Some writers say they were born to write. I’m not one of those. My first published piece didn’t appear until I was in my forties. But stories have always been a part of who I am.
I write short stories for both children and adults, and my work is published in a wide variety of journals, anthologies and magazines. I am also the author of two picture books and one book of poetry.
On the surface there might appear to be little connection but there is a common thread. I write to inspire compassionate empathy and to challenge social and environmental injustice. My stories often tackle cultural and group stereotypes with the aim of stimulating meaningful and inclusive conversation, especially in primary school age children.
Many of my stories had their beginnings during a trip of discovery that lasted twelve years and covered dozens of countries and truly life-changing experiences. Along the way, I taught English, learned Japanese and met my husband. In 2000, I arrived in Australia with a suitcase full of notes and have been writing ever since.
It has been a gradual process that began with poetry and a very high rate of rejection. I have learned how and when not to submit work to publishers. I have also struggled to embrace self-promotion and marketing, two skills that definitely don’t come naturally to me. I have won awards that may or may not impress some people, and felt the thrill and frustrations of being published.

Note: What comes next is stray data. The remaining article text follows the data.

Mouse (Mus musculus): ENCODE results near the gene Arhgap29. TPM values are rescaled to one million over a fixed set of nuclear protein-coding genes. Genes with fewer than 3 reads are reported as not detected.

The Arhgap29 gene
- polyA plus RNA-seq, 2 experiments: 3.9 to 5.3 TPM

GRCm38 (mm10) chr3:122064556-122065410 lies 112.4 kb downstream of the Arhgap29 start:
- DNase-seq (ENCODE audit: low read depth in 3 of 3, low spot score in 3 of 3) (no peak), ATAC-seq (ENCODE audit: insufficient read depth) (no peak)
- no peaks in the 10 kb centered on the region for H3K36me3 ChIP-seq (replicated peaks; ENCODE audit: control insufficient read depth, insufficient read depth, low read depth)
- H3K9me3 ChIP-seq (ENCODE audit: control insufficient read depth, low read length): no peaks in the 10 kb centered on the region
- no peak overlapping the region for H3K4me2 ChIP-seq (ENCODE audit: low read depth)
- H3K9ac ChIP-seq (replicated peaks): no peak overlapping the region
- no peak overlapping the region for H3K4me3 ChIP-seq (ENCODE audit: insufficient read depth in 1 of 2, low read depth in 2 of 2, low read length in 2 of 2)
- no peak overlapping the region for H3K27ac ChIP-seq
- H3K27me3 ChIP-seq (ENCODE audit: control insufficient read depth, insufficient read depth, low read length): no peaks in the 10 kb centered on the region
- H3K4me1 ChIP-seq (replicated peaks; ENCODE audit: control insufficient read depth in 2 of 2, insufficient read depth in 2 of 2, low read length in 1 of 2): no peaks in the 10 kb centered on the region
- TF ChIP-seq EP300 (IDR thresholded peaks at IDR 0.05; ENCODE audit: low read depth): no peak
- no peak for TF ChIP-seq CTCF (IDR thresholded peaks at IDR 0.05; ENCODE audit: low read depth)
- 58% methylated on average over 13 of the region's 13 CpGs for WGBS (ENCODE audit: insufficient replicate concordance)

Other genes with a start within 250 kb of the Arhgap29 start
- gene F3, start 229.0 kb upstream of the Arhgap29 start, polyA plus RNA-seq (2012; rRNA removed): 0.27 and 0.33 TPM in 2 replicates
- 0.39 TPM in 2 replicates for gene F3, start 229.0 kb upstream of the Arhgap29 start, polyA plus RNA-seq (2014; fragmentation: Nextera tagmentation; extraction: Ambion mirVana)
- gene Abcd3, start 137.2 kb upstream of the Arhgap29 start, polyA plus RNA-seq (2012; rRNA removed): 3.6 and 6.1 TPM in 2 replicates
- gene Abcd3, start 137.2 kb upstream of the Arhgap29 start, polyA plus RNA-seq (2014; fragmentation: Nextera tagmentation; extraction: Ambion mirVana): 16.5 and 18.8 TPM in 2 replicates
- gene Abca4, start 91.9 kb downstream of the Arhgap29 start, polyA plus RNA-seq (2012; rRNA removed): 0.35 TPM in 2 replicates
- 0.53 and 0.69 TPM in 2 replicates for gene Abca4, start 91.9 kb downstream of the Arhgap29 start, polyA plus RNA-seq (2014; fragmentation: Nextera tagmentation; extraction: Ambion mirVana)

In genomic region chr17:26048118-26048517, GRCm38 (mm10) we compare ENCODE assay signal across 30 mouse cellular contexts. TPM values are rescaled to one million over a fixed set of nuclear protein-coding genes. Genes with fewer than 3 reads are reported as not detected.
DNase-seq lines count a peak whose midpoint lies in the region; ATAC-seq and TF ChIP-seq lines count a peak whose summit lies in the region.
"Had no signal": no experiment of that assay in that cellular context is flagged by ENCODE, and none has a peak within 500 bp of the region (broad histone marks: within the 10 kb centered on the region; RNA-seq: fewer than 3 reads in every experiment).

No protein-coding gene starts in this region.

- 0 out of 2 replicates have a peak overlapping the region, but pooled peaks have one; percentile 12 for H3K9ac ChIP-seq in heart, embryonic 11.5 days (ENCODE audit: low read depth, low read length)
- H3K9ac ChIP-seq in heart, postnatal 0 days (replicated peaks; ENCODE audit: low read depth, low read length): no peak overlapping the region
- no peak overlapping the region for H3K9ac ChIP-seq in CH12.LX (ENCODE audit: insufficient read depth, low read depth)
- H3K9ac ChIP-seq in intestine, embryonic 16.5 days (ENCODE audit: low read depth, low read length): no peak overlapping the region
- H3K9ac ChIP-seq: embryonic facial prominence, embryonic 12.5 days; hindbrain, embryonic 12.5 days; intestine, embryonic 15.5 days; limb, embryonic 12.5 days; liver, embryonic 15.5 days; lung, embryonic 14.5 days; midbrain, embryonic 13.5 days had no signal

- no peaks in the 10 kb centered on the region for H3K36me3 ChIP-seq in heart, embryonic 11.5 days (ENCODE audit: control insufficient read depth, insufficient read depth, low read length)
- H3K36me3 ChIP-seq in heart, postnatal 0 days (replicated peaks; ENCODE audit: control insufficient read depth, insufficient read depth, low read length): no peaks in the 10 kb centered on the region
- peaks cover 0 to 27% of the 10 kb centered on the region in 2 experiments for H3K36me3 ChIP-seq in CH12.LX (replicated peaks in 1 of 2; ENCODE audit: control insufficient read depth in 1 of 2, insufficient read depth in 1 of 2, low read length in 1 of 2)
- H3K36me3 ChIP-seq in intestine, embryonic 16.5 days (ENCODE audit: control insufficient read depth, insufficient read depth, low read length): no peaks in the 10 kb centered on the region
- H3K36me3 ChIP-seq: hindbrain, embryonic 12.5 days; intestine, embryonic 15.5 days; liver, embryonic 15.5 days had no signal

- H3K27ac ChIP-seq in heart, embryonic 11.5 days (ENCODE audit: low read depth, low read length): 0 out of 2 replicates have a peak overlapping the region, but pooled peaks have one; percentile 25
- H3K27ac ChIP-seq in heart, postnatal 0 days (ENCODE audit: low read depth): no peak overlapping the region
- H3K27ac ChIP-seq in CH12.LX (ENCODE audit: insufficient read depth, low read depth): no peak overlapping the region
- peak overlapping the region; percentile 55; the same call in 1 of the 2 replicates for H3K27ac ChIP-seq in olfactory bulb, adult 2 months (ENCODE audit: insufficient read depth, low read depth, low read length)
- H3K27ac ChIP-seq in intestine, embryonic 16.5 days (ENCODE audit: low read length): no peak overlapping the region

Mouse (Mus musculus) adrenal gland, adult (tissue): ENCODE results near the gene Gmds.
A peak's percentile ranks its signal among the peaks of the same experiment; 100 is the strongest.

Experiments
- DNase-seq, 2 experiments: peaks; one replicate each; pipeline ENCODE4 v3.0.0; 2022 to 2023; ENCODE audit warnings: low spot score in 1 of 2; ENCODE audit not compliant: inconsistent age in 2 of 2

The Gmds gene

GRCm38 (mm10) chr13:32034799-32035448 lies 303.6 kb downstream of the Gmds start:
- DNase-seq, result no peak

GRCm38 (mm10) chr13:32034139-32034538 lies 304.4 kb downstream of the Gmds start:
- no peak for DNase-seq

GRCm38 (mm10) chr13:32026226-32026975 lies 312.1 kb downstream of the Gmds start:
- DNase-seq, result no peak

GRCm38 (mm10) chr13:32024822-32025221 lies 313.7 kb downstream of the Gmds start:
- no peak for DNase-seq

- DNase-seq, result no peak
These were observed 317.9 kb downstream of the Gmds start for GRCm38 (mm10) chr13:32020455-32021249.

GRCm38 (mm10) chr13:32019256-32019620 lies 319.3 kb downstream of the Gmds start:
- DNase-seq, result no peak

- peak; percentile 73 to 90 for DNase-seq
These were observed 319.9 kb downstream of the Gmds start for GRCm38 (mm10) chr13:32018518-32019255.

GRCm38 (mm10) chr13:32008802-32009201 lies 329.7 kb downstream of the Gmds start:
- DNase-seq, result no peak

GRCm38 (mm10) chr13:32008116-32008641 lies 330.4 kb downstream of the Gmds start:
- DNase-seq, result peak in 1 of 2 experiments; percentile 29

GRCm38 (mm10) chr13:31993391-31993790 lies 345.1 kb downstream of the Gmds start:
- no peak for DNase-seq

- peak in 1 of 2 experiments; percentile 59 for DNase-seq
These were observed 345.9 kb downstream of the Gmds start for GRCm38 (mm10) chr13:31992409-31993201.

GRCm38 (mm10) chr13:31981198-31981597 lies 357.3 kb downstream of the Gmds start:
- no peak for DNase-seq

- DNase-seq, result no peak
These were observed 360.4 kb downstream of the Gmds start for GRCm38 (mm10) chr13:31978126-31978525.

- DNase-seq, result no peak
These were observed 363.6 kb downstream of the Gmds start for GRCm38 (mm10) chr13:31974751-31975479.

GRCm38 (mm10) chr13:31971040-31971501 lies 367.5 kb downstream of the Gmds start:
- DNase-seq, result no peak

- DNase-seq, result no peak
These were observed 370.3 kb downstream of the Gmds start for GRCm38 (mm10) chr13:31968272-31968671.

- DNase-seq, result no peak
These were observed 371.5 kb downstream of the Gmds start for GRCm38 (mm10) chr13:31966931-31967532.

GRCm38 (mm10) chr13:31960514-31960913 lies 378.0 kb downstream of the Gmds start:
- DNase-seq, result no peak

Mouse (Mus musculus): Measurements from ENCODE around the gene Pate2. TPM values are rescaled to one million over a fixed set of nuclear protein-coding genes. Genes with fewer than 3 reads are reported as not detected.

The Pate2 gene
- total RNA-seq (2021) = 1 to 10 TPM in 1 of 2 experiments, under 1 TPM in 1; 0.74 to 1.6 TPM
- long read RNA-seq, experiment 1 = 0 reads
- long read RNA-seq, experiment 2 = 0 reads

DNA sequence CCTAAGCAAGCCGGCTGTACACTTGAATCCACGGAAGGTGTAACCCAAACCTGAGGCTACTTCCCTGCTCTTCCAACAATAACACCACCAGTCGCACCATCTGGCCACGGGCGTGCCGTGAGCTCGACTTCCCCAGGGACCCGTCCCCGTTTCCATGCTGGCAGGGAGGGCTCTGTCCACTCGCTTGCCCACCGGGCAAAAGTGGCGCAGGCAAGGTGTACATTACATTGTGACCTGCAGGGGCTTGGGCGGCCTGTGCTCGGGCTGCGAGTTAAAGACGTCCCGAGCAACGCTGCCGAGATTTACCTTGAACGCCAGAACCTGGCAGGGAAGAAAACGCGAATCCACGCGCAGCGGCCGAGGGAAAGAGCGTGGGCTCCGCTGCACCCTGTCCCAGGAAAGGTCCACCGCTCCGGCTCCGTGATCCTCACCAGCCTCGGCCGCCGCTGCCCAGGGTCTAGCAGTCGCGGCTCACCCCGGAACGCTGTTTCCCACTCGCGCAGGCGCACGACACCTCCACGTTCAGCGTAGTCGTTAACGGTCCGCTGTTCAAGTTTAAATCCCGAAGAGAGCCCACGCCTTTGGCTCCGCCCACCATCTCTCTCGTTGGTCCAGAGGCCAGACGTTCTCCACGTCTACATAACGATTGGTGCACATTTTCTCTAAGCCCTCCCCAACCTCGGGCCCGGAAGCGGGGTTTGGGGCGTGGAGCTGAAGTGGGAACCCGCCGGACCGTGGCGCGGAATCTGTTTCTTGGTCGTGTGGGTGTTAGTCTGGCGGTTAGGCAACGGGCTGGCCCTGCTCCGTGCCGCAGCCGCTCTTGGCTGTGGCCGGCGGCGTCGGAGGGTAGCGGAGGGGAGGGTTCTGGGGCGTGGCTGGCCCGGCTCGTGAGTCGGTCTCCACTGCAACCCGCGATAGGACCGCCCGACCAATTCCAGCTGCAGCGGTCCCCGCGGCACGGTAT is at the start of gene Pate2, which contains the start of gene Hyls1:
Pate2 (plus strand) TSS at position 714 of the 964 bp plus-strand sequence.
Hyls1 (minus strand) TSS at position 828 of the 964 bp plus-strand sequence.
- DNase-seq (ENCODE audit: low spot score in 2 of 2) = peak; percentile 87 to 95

One of the joys of being an author is being able to support programs that empower children. In 2019, I was lucky enough to be invited to submit stories for the WellRead online reading platform, supported by the Arts Council of Northern Ireland and BBC Children in Need. WellRead combines stories and psychology to help boost and maintain mental health by helping children learn about their feelings and the feelings of others. It is a project I continue to follow and support.
I am also proud to be involved with the Children’s University Australasia and Africa (IO), an international charity aimed at encouraging and rewarding children who take part in extra-curricular learning activities.
My website has been validated as an online Learning Destination and I have a Children’s University page which is packed with downloadable activities.
When not writing, I maintain a strong connection to the environment. I run an Adelaide Hills Community Veggie Swap which meets monthly and my garden is a microcosm of everything I love. I grow over forty types of organic vegetables and herbs and have planted an orchard of seventeen fruit trees. I keep chickens and bee hives and have taught myself how to preserve produce by freezing, bottling, pickling, drying, fermenting and cooking up dozens of jams, jellies and chutneys. My family are particularly fond of my ginger beer and limoncello.
Do I do too much? Probably. Am I going to change? Nor for a while. Doing what I do brings me into contact with the most incredible people and allows me to use creativity to make a positive impact, even if it is for a very short moment in time.